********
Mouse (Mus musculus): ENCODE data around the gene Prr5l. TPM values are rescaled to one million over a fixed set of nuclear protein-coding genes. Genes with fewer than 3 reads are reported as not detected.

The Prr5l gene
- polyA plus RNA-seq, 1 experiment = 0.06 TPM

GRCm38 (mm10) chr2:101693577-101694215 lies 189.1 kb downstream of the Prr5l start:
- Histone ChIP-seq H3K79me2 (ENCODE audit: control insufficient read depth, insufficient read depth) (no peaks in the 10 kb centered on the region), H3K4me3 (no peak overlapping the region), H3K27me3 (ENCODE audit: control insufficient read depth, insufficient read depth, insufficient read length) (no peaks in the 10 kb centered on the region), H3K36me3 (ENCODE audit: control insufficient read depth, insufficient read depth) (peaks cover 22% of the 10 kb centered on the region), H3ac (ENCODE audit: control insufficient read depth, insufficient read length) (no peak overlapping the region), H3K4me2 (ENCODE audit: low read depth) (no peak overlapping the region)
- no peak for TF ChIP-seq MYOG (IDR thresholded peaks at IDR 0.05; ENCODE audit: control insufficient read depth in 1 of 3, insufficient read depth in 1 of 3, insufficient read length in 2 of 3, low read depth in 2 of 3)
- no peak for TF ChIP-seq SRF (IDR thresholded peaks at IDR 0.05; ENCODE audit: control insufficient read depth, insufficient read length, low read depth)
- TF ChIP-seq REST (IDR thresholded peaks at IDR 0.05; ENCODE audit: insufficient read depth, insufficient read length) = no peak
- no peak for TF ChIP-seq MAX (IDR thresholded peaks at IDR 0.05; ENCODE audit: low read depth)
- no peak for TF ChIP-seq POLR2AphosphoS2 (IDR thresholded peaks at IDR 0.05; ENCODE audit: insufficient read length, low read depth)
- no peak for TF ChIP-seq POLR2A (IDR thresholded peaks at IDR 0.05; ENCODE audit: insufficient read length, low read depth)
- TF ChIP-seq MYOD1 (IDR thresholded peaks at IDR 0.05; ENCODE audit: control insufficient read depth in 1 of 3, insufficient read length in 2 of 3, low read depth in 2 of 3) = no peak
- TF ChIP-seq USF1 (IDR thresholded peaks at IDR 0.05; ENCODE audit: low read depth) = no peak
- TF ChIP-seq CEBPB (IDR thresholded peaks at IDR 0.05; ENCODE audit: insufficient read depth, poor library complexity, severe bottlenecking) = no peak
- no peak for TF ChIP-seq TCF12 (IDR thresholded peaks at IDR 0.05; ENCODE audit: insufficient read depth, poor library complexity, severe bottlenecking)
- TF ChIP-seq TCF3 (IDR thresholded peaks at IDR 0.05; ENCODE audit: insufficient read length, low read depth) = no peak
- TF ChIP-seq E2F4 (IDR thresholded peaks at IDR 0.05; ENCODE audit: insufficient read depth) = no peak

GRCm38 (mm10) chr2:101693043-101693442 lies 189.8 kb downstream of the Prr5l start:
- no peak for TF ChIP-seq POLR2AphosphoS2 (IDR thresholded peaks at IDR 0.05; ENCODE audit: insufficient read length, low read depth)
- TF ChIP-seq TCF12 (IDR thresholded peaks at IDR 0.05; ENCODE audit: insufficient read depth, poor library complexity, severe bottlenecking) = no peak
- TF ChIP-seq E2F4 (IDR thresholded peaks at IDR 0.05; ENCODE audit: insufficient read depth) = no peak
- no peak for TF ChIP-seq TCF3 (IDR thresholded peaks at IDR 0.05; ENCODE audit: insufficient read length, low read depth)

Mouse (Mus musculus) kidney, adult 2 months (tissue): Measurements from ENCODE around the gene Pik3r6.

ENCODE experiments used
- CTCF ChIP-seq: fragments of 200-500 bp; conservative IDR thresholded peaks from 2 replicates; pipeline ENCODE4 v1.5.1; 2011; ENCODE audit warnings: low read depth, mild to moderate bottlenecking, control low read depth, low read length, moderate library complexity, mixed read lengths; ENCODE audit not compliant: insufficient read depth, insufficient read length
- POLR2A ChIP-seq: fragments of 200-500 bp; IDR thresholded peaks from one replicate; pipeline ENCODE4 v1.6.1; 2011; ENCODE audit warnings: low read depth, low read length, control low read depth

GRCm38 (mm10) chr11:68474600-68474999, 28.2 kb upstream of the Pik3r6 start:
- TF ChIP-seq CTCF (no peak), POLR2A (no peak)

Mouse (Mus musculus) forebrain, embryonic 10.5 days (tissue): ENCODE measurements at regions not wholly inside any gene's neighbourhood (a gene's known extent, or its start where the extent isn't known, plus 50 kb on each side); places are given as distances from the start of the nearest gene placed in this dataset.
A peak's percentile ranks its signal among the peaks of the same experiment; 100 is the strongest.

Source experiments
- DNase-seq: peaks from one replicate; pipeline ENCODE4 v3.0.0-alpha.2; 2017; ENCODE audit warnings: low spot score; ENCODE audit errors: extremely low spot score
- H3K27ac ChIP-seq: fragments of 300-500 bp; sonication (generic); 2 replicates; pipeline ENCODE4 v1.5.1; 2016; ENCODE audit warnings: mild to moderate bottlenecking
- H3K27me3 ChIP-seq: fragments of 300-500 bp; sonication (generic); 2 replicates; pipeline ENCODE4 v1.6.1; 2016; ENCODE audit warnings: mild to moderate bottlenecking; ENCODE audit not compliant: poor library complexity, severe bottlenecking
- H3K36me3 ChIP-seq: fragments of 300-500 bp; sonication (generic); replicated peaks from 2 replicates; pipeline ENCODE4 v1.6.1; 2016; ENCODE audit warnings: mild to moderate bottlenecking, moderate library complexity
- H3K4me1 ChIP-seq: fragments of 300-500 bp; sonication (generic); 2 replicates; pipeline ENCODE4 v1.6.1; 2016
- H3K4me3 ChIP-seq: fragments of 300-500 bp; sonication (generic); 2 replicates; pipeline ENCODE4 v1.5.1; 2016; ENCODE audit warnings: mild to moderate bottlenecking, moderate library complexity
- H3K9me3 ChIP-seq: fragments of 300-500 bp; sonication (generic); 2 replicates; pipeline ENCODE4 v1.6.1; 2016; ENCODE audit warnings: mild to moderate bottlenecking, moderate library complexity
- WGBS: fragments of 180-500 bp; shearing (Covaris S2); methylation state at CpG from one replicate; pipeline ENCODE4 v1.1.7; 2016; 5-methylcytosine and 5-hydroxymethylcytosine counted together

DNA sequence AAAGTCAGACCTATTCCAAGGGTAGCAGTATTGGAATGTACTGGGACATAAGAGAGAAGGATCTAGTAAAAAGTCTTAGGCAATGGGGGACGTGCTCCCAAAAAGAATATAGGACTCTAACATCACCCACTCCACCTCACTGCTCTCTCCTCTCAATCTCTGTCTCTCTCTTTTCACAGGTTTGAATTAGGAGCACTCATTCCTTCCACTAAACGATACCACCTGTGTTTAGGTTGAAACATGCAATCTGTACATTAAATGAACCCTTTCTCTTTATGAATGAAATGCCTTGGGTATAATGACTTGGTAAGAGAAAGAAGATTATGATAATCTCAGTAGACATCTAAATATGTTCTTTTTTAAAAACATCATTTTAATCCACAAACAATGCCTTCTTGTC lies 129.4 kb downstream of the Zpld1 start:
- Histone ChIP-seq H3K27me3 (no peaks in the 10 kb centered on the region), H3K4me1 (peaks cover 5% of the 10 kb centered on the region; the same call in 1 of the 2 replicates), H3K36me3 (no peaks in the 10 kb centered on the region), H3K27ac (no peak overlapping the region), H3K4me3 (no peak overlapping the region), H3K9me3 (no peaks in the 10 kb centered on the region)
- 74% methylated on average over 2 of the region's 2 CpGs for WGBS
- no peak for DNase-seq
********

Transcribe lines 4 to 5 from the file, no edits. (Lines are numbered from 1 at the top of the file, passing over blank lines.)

GRCm38 (mm10) chr2:101693577-101694215 lies 189.1 kb downstream of the Prr5l start:
- Histone ChIP-seq H3K79me2 (ENCODE audit: control insufficient read depth, insufficient read depth) (no peaks in the 10 kb centered on the region), H3K4me3 (no peak overlapping the region), H3K27me3 (ENCODE audit: control insufficient read depth, insufficient read depth, insufficient read length) (no peaks in the 10 kb centered on the region), H3K36me3 (ENCODE audit: control insufficient read depth, insufficient read depth) (peaks cover 22% of the 10 kb centered on the region), H3ac (ENCODE audit: control insufficient read depth, insufficient read length) (no peak overlapping the region), H3K4me2 (ENCODE audit: low read depth) (no peak overlapping the region)